In the 17th century, the Palace of Versailles was equipped with elaborate fountains that were turned on each time the king passed by, shooting water into the air. These days, you don’t need to be a king to get the full fountain treatment in the palatial gardens. As part of a summer art exhibition (spotted by Curbed), a large-scale mechanical waterfall has been erected in the gardens by the Nordic artist Olafur Eliasson, who is known for creating installations that focus on natural elements.
Elliasson’s three artworks on the palace grounds all harness the power of water. There’s the aforementioned Waterfall, stationed in front of the Grand Canal, where water gushes from the top of a towering crane.
uses a pump system to create the an artificial cloud of fog across the grounds.
Fog assembly, 2016
Glacial rock flour garden
fills one of the garden’s enclaves with particles of water generated by the constant grind of moving glaciers.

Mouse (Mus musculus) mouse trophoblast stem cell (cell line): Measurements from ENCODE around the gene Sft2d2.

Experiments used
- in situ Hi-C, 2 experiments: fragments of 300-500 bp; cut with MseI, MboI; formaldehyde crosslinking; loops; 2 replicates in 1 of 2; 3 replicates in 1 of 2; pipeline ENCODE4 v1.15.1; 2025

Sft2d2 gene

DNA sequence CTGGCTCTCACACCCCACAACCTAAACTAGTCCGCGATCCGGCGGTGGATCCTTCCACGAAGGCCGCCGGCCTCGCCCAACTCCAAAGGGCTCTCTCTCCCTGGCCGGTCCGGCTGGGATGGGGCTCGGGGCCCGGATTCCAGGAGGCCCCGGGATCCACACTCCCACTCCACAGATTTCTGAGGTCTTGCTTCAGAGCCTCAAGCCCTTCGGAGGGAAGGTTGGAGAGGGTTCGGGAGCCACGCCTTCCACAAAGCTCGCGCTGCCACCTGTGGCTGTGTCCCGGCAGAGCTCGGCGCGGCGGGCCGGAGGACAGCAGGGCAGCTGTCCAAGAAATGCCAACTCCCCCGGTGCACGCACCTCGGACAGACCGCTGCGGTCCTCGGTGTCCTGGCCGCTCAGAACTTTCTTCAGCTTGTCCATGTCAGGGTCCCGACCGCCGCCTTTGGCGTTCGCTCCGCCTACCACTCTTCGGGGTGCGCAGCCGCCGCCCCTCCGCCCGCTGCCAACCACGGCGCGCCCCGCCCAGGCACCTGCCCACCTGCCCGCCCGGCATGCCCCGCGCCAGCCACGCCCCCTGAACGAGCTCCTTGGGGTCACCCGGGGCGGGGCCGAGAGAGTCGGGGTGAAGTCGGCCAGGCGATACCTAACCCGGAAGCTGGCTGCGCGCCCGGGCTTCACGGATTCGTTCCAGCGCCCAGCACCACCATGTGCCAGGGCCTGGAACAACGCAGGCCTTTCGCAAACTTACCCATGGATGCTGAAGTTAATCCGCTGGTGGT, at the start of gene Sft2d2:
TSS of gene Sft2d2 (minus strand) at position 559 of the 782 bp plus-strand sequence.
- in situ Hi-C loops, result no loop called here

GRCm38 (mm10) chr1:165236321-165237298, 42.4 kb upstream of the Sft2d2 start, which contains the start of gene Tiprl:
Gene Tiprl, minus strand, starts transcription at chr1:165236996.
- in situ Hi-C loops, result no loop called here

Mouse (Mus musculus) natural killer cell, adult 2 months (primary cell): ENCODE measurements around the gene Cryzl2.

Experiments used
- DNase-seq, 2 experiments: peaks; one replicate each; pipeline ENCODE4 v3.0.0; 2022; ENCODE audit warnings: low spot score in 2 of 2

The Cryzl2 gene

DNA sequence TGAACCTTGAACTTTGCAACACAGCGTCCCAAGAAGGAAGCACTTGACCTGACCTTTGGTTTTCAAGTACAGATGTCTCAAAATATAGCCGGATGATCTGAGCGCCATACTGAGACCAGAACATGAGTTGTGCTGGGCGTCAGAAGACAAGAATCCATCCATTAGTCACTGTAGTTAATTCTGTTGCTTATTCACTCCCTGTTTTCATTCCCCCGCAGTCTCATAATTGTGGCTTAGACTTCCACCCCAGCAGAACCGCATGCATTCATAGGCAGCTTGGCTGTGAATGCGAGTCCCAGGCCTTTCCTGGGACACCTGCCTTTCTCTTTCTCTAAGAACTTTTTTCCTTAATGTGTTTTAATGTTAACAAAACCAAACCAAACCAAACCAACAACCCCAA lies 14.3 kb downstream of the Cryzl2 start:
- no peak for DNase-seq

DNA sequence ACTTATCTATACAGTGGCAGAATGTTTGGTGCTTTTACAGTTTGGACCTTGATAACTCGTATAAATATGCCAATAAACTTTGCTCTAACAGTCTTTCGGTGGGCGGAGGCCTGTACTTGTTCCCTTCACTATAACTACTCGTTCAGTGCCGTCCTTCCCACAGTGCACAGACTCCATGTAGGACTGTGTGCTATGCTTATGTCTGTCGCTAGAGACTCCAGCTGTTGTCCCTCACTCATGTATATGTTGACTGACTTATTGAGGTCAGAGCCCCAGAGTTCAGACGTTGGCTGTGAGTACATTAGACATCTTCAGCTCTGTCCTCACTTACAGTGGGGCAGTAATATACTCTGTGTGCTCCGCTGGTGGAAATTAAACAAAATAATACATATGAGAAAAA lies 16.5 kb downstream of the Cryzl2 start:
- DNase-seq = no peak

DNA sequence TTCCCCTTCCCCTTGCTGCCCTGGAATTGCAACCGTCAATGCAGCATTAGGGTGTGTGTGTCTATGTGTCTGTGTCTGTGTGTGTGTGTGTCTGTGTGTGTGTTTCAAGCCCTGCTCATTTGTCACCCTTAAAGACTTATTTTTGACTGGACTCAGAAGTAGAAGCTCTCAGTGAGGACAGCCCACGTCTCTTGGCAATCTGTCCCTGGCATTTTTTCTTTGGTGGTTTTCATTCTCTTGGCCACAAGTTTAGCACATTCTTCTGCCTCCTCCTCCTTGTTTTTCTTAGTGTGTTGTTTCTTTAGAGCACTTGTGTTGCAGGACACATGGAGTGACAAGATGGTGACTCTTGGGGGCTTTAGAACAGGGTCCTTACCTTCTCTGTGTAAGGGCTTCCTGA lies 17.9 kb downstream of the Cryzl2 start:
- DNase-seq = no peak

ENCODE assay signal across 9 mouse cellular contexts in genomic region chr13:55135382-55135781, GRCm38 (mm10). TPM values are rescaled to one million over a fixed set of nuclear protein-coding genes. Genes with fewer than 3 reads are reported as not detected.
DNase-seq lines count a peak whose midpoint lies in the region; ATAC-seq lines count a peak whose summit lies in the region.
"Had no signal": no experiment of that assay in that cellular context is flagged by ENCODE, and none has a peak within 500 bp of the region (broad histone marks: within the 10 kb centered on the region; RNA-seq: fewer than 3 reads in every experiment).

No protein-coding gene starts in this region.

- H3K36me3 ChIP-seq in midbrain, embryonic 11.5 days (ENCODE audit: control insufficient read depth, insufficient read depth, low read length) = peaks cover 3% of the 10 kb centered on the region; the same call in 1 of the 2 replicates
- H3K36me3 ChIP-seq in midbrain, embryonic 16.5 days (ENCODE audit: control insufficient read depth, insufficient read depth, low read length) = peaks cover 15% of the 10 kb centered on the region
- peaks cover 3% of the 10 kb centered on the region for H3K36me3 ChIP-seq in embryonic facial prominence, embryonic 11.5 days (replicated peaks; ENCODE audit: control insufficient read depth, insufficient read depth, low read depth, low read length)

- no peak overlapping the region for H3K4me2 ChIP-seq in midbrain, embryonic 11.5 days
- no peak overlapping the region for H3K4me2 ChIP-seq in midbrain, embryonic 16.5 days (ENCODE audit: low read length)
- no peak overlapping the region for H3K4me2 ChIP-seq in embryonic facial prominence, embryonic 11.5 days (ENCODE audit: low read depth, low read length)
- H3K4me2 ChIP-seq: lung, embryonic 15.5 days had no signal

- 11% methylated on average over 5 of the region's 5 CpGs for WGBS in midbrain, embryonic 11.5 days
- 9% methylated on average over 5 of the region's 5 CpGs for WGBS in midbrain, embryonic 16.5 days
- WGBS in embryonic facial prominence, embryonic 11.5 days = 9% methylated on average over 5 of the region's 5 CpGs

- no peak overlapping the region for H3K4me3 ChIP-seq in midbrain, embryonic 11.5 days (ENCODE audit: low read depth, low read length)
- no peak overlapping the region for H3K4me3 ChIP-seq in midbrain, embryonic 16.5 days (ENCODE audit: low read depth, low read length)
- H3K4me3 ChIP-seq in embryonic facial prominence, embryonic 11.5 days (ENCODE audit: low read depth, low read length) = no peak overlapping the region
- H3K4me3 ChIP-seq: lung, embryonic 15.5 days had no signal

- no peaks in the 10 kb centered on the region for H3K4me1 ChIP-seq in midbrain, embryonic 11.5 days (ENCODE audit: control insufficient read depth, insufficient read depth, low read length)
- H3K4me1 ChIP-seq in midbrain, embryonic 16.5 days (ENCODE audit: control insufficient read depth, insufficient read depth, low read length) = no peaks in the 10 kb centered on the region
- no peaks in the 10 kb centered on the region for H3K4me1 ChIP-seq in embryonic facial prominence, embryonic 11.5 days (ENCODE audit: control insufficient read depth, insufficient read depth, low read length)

Glacial rock flour garden, 2016
“The outdoor installations form a triptych on the theme of water, whose presence dominates, as we know, classical gardens of this type,” Alfred Pacquement, the exhibition’s curator, writes in a press release. Each piece engages the senses in different ways, transporting what he calls “fragments of nature” into a new, more institutional setting where they can challenge our views of the world.
The installation runs until October 30.
All images by Anders Sune Berg, courtesy of the artist; neugerriemschneider, Berlin; Tanya Bonakdar Gallery, New York © Olafur Eliasson